Fixing My Stairs Using Mathematics

The Problem

I am a VERY amateur carpenter, but I do love to build things out of wood. One particular specialty area of carpentry that I admire is stair building. I consider stair building (along with roof cutting) to be the brain surgery of carpentry. While occasionally stairs are works of art, they always must be safe and functional. Quite often, I see stairs where the height of either the bottom step or top step is not the same as the other stairs. This is nearly always because the flooring on the bottom or top floors has changed since the stairs were built. Unfortunately, I recently faced this same situation.

I live in a cold climate and my house has a basement. In order to make the basement livable in the winter, I hired a contractor to build an insulated floor, which is very thick compared with the original carpeting. Unfortunately, the additional lower floor height made the bottom step of my basement stairs very short. This created a safety issue and would be an issue if I were to try and sell the house. The city building inspector noticed the issue, but decided not to force the contractor to fix it. Given that option, the contractor left it short.

A few years after my basement floor was insulated, my wife and I decided to put a wood floor in the basement and re-carpet the stairs. Because the stair framework was exposed, this remodeling gave us an opportunity to equalize all the riser heights with minimal hassle. Unfortunately, we decided to equalize the riser heights the night before the carpet was due to go in. I contacted a carpenter for advice who said that I should just cut a new set of "stringers," which are the wooden supports that the treads sit on. This would not work, however, because the hour was late and I had neither the lumber nor the equipment to cut the stringers. After thinking about it a bit, the easiest solution was to use shims under each tread to set the unit rise for each tread. This is where a little bit of math came into play.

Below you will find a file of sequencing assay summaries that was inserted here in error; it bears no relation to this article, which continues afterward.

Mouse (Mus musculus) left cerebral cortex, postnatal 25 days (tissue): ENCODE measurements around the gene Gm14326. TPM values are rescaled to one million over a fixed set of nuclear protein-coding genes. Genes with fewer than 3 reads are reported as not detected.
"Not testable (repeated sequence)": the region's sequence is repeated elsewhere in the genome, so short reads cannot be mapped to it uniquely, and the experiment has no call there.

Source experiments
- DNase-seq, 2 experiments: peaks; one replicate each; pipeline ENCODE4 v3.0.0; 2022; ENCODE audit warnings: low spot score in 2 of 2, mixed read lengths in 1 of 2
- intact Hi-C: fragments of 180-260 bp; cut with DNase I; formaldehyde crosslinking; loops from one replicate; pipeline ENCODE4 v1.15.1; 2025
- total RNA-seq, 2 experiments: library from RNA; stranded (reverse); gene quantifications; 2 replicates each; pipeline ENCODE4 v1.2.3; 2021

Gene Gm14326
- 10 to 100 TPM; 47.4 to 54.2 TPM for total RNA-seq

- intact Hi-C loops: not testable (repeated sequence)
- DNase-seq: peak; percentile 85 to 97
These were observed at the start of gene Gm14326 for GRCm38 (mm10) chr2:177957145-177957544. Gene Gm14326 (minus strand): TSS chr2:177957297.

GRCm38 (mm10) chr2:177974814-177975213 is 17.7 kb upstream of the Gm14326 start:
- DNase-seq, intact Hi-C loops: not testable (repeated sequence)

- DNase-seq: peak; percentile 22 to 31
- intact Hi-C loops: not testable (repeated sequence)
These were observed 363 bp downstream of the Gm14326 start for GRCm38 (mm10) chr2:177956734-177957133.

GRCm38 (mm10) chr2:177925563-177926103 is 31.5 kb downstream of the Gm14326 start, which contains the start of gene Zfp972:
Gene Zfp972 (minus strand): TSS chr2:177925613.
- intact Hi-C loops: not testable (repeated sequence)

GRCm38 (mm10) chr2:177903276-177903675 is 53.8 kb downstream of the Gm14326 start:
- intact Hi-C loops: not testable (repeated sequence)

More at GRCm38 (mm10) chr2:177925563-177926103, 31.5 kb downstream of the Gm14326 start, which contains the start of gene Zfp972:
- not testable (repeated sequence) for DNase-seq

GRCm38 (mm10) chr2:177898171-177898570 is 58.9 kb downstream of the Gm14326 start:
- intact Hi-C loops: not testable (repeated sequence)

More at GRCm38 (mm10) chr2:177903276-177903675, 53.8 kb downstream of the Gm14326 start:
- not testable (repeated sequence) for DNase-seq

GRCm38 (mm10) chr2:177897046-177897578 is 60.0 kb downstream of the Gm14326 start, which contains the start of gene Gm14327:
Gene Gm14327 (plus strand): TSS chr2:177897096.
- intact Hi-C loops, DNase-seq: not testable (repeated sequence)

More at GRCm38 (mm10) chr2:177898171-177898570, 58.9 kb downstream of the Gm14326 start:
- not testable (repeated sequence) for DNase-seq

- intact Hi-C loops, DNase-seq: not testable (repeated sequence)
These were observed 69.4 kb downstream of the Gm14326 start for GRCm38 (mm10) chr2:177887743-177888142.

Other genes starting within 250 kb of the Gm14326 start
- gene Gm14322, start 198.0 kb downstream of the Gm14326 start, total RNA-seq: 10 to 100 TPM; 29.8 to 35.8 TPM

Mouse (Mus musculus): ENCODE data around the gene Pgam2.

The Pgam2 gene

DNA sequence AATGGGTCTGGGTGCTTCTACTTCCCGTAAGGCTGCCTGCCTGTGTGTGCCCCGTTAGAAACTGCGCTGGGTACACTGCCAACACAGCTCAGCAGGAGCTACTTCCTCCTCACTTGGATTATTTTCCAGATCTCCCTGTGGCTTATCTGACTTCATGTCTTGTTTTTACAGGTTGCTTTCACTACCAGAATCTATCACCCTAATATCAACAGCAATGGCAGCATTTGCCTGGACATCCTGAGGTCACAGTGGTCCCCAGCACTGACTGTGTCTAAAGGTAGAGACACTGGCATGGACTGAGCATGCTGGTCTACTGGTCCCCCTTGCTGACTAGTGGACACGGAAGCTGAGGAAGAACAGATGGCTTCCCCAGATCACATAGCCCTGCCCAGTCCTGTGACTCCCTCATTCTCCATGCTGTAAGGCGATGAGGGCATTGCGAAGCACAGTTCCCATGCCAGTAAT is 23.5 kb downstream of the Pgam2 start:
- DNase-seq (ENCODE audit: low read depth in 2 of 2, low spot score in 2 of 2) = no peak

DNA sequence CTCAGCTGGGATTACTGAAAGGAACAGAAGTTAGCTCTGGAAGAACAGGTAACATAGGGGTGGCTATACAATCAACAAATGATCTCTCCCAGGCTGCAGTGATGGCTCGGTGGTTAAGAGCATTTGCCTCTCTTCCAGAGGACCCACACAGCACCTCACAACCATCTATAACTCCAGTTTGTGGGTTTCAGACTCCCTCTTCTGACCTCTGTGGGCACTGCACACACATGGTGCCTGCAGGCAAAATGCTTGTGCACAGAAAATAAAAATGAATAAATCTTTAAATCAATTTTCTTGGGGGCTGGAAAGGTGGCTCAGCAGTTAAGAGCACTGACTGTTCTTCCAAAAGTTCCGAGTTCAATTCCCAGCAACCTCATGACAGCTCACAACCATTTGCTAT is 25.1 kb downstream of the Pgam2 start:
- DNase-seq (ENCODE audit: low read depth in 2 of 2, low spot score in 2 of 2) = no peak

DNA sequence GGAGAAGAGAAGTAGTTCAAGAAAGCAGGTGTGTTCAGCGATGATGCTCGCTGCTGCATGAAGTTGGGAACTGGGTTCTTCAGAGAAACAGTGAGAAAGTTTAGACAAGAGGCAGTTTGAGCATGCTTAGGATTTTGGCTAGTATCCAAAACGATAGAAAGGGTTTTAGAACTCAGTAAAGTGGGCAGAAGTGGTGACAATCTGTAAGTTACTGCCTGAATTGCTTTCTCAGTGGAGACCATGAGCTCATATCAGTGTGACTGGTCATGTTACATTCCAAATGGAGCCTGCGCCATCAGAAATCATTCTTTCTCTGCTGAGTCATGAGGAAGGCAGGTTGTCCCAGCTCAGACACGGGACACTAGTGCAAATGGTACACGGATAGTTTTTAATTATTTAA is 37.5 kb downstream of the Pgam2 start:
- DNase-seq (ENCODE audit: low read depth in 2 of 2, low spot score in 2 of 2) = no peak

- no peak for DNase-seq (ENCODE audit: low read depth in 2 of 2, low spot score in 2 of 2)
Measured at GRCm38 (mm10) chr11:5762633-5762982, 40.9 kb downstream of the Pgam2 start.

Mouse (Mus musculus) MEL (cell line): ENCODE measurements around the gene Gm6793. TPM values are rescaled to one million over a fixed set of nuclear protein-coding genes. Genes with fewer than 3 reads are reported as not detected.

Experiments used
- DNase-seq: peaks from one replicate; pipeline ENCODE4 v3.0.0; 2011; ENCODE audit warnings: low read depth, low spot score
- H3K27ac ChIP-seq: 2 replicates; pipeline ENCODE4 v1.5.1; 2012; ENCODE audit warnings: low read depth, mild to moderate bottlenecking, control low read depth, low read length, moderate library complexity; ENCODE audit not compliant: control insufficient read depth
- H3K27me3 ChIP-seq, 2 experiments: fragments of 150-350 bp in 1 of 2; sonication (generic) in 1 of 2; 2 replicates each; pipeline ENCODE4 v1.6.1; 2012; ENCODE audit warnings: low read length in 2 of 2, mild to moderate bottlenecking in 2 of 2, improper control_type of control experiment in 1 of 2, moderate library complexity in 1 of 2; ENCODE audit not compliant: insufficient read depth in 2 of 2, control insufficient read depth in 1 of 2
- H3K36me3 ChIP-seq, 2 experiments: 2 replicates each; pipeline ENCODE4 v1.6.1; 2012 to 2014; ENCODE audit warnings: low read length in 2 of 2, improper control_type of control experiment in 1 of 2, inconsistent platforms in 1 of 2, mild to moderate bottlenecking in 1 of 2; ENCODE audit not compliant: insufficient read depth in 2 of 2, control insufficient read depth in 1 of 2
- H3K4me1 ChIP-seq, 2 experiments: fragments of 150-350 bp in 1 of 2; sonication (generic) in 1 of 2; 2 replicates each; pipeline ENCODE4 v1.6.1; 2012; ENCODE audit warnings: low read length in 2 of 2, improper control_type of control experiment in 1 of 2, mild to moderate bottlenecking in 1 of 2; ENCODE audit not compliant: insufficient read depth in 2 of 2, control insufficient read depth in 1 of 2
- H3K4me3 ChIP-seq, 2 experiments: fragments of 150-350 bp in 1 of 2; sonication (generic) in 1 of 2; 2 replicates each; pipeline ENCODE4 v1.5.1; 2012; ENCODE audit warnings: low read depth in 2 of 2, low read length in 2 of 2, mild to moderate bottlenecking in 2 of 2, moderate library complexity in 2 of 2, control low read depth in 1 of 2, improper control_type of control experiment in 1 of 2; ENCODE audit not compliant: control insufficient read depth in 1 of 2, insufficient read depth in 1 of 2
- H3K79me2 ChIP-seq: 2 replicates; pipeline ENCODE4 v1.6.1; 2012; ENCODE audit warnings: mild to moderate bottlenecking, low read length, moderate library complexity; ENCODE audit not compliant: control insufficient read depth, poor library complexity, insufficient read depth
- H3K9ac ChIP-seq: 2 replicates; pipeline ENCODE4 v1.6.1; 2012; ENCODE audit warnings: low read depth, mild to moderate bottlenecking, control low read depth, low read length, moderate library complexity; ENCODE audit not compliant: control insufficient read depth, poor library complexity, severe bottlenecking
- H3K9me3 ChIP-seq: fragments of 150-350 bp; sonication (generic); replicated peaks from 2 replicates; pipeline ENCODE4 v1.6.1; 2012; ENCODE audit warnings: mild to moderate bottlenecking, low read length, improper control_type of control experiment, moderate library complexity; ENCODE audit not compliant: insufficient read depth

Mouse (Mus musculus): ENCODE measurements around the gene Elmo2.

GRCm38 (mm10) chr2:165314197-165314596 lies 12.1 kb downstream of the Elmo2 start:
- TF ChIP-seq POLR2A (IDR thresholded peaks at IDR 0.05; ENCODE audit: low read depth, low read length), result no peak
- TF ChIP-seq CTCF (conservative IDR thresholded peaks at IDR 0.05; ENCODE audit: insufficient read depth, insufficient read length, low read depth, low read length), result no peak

A Few Definitions

There are many special terms associated with the building of stairs. For this discussion, there are just a few terms that need to be defined. I have illustrated these terms in the following figure.

Illustration of a Few Stairway Terms

Illustration of a Few Stairway Terms

The situation that I faced was that my new insulated lower floor was now higher by 2.25 inches than when the stairs were originally built. The insulated floor was built using 2x4s (i.e. 1.5 inches thick) glued to my basement concrete surface to support a 0.75 inch thick floor surface made of plywood. Styrofoam insulation was placed between the plywood and the basement concrete surface. This was one of the best improvements I have made to my house, but it did raise my floor. The figure below illustrates the situation, along with some of the critical dimensions. Note that my actual stairs has many more treads than the four shown in this drawing but the drawing illustrates the problem just fine.

My Short Bottom Step Makes My Stairway Unsafe

The Fix